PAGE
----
Dance has been recognized for its ability to foster physical, emotional, and social opportunities. The Sharing Dance Older Adults
program brings these benefits to communities everywhere, with professional dance teachers from Canada’s National Ballet School.
A collaboration between Canada’s National Ballet School and Baycrest, the program was created to promote social inclusion for older adults and promote an age-friendly environment. Regular dancing enriches day-to-day life through creative expression, and nurtures every older adult’s abilities and possibilities, building confidence and motor skills.
“Dance offers a unique combination of benefits for older adults, including those living with dementia and other cognitive and physical challenges,” Emily Sitter, Recreationist, Culture & Arts and lead of the program at Baycrest explains.
“I am happy that my body can still move in ways that I didn’t think it could anymore. I am, after all, 91 now, if you couldn’t tell,” a participant in the program explains. “It is fun to feel like I am in the ballet and dancing along with everyone. It makes me feel good.”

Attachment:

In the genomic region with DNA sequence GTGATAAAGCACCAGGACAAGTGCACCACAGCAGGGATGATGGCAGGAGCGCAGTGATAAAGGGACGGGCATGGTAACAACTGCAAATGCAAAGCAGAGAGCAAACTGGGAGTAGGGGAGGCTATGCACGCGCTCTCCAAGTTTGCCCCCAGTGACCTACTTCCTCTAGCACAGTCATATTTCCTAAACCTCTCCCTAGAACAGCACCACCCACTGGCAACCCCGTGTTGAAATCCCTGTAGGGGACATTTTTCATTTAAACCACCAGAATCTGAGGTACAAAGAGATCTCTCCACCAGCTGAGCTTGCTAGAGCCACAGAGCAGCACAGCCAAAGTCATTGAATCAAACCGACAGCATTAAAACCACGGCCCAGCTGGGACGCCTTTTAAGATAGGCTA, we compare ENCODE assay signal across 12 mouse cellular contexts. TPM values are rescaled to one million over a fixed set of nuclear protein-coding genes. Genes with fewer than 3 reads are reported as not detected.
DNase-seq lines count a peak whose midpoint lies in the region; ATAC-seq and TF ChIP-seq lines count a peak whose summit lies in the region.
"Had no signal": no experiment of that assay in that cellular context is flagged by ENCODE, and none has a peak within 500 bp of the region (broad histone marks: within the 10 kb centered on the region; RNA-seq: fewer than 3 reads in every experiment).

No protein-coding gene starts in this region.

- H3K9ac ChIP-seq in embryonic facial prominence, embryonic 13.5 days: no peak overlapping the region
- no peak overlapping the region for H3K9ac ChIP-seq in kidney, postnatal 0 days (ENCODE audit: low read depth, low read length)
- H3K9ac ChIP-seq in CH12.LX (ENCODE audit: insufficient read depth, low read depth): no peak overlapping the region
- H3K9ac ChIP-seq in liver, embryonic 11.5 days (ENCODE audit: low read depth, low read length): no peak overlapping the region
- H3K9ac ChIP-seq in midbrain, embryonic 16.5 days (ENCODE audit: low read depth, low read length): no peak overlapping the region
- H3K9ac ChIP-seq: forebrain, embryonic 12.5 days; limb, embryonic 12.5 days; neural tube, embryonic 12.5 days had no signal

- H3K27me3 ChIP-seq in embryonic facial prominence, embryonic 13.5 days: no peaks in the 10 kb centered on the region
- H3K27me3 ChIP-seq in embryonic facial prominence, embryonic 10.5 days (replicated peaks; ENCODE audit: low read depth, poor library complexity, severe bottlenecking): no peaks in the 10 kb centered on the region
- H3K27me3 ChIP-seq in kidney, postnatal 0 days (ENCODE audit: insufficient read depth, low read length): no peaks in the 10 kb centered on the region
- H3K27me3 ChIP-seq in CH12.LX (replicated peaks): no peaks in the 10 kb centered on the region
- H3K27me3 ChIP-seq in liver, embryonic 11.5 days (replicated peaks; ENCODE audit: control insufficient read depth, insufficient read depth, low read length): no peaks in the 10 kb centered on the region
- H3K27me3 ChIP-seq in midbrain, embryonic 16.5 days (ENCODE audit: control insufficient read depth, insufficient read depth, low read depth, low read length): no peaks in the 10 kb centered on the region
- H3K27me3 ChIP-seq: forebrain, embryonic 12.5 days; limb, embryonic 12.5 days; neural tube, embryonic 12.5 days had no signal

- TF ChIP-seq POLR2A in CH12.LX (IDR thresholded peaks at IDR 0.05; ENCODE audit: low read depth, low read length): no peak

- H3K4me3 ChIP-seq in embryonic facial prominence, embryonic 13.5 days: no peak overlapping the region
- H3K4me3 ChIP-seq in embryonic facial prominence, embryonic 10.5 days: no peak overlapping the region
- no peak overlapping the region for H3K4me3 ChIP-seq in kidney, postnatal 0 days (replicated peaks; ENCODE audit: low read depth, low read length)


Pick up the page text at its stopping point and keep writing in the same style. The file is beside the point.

The program offers virtual options for individual dancers and community groups, taught by dance experts with an accompanied live musician. Sharing Dance classes are available as either seated or standing classes, creating an accessible experience for all dancers. “We know that not one size fits all.” Sitter says. “We know that some participants are looking for an advanced dancing experience with the standing option and others are safest dancing fully seated.”
The program is on track to engage 12,000 knowledge users, including people living with dementia, caregivers, and community organizations across Canada in the next year. “Dance is a universal language, where all can participate regardless of age, gender, health limitations, culture, or language.” Sitter says.
Start dancing here.
You can help older adults live their best lives, wherever they are, by donating to Baycrest.